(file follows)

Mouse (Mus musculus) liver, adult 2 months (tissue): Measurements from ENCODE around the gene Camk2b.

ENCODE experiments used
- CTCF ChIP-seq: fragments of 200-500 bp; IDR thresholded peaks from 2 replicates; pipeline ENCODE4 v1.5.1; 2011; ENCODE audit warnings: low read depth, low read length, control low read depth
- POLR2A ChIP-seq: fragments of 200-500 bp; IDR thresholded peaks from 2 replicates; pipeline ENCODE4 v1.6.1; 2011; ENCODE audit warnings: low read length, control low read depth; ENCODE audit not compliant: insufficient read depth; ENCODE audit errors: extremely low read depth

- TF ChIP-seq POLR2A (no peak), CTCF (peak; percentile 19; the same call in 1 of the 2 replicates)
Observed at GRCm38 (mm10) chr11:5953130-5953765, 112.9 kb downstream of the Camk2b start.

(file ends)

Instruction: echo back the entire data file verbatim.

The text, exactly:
Mouse (Mus musculus) liver, adult 2 months (tissue): Measurements from ENCODE around the gene Camk2b.

ENCODE experiments used
- CTCF ChIP-seq: fragments of 200-500 bp; IDR thresholded peaks from 2 replicates; pipeline ENCODE4 v1.5.1; 2011; ENCODE audit warnings: low read depth, low read length, control low read depth
- POLR2A ChIP-seq: fragments of 200-500 bp; IDR thresholded peaks from 2 replicates; pipeline ENCODE4 v1.6.1; 2011; ENCODE audit warnings: low read length, control low read depth; ENCODE audit not compliant: insufficient read depth; ENCODE audit errors: extremely low read depth

- TF ChIP-seq POLR2A (no peak), CTCF (peak; percentile 19; the same call in 1 of the 2 replicates)
Observed at GRCm38 (mm10) chr11:5953130-5953765, 112.9 kb downstream of the Camk2b start.